Contemporary Curves

7_009.jpg
Waheeda Malullah, Play, 2005, video, courtesy of ‘Contemporary Curves’

Manama
Contemporary Curves
Al Riwaq Gallery
December 12-22, 2005

‘Contemporary Curves’ was the third exhibition in a series curated by Bahraini artist Anas Al-Shaikh that focuses on installation and new media. Its previous incarnations — ‘Out to In’ (2002) and ‘More Darkness …More Light’ (2003) — were held at the Bahrain Contemporary Art Association in Manama. This time the work of a group of young, mainly women artists, many exhibiting for the first time, was shown at Bayan Kanoo’s recently renovated Al Riwaq Gallery. Sculpture, photography, and video work by Waheeda Malullah, Hanadi Al Ghanim, Noor Al-Bastaki, Mohsen Ghareeb, Karima Zuhair, Shatha Alwadi, Hassan Alhaiki and Anas Al-Shaikh was presented evenly and coherently through the multifarious spaces of the gallery.

Ghareeb’s sculpture, Our Woes, a metal human/machine hybrid, stood in an aggressive pose, gun in hand, sharply contrasting the more restrained video works: Zuhair’s Close Your Mouth, a poetic, abstract amalgamation of childhood memories, and Al Ghanim’s I Came to You, a short meditation on the hard path to spiritual fulfillment. In Escape, Alhaiki tackled the banality of daily life by filming the frenzy of human feet on a busy street. Alwadi and Al-Bastaki, both students, showed series of photographs: the former installed her promising work — images of a human hand stretched alongside stems and tree bark — both inside and outside the gallery space; the latter’s series pictured young men and women balancing themselves on oil pipes in the desert.

Malullah’s short film Play particularly stood out. The young artist and graphic designer exhibited recently at Cairo’s Townhouse Gallery (with Khalid Fiqi) following a residency there, and her recent work shows a marked maturity. Play is a series of deceptively simple images of a tranquil Bahraini village, featuring a young man in white (sometimes riding a dark donkey), a young woman in black (sometimes riding a white donkey) and a group of children playing with an ordinary, black and white football, in most shots placed (digitally) in a snug, high window, out of reach.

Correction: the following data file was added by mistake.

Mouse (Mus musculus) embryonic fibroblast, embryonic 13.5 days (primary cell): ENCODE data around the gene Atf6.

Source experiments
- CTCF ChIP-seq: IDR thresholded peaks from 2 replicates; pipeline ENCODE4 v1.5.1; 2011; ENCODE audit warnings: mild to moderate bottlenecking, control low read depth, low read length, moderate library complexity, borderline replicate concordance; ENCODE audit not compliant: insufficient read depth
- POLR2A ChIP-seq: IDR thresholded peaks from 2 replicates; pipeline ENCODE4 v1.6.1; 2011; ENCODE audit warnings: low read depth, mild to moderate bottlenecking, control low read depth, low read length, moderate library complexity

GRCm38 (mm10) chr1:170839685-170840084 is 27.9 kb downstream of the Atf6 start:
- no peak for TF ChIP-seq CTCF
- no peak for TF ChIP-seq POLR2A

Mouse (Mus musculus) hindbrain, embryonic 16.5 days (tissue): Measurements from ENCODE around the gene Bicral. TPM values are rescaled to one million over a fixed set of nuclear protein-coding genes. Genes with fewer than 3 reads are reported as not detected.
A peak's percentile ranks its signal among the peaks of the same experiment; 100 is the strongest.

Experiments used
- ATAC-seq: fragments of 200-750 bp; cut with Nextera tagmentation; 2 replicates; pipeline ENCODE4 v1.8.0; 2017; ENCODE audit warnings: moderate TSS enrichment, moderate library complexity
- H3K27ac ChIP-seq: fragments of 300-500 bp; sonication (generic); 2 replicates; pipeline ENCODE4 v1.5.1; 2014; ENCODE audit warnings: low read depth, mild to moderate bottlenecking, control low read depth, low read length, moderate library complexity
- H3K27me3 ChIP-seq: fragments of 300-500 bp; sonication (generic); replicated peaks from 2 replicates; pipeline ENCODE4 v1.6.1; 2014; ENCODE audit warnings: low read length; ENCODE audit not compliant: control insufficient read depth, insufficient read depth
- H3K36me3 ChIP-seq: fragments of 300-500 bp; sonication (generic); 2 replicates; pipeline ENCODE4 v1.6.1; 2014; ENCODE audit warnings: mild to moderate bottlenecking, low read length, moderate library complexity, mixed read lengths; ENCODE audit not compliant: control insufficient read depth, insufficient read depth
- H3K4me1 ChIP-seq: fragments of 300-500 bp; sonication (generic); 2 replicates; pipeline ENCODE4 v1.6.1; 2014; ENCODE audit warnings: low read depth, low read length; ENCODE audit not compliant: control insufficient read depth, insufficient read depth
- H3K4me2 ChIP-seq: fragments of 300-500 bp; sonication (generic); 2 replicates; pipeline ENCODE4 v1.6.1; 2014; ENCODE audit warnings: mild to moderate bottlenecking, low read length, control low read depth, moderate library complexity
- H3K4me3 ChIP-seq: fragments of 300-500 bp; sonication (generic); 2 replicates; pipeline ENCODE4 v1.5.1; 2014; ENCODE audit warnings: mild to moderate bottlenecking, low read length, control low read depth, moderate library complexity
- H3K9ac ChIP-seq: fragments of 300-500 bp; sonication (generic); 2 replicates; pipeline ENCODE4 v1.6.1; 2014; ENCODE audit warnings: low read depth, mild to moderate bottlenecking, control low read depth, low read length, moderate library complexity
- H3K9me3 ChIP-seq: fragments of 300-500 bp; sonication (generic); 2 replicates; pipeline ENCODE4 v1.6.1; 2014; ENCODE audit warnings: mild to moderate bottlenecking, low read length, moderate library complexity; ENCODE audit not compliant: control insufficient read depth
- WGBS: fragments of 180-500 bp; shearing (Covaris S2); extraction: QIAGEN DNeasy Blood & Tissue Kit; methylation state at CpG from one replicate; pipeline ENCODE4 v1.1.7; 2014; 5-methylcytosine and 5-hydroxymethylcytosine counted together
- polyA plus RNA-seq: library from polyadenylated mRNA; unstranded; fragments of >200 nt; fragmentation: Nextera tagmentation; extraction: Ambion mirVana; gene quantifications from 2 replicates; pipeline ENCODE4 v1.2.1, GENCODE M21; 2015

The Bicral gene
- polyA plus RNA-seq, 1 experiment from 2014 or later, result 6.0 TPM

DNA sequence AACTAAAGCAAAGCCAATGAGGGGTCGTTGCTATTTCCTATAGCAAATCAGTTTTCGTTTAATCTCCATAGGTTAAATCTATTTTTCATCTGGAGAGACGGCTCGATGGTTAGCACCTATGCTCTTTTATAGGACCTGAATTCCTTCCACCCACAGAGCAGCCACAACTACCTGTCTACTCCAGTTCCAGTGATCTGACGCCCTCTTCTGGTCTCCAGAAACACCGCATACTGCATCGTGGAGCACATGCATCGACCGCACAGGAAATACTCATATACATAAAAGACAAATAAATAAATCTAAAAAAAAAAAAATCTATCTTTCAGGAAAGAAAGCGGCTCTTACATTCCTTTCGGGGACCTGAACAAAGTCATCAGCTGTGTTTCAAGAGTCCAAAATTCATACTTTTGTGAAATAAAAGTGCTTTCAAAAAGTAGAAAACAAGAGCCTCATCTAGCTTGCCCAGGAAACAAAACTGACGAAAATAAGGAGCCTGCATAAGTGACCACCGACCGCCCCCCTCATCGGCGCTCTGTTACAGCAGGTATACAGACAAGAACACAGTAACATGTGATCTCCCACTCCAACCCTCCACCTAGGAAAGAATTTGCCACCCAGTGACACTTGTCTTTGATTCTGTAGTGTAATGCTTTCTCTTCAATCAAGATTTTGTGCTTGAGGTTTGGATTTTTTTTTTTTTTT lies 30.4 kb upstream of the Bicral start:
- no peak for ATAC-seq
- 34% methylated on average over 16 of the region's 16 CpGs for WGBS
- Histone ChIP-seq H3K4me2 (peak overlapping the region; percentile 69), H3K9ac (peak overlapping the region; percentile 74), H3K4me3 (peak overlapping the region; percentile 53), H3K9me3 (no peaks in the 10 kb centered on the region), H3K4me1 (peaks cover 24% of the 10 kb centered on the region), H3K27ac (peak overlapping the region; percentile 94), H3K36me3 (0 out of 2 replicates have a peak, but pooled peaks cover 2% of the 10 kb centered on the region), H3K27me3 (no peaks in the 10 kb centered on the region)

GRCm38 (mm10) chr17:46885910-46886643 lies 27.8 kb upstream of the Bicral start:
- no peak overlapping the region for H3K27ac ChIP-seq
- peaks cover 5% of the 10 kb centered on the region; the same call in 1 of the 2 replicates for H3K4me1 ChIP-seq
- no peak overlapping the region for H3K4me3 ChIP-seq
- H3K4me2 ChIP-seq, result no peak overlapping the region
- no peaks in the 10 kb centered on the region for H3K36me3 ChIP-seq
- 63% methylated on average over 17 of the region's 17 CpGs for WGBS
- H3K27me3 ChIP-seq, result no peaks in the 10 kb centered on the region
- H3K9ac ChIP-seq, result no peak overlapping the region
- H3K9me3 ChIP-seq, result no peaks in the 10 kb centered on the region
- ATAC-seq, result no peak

At once, Malullah explores the daily attire of men and women in the Gulf, the masculine nature of football, ideas of limitation and confinement and the social codes of the everyday. Yet her actors take on their roles with humor and Play is never heavy-handed. The work defies a single reading, and affords us the necessary space to come up with our own questions and, occasionally, conclusions.

Overall, ‘Contemporary Curves’ was more a series of works-in-progress than a polished exhibition. With time, and through more experiments such as this, these aspiring artists could really impact Bahrain’s traditional art scene. In an interview, curator Al-Shaikh underlined the crucial role of risk and the need to break down existing frameworks. (In Bahrain, painting, drawing, and sculpture are most prevalent, and the traditional divisions between media quite marked.) This series of exhibitions proves that the local art and culture scene is elastic enough to encompass other forms of expression — albeit not without some heated criticism from mainstream artists and traditionally-minded media. In addition to Manama’s small gallery scene, alternative spaces are opening up in 2004, for example, Hanadi Al Ghanim installed and performed her work in Salmanyia Medical Complex, one of the largest public hospitals. ‘Contemporary Curves’ was another vital step toward breaking existing molds and developing fresh modes of thinking.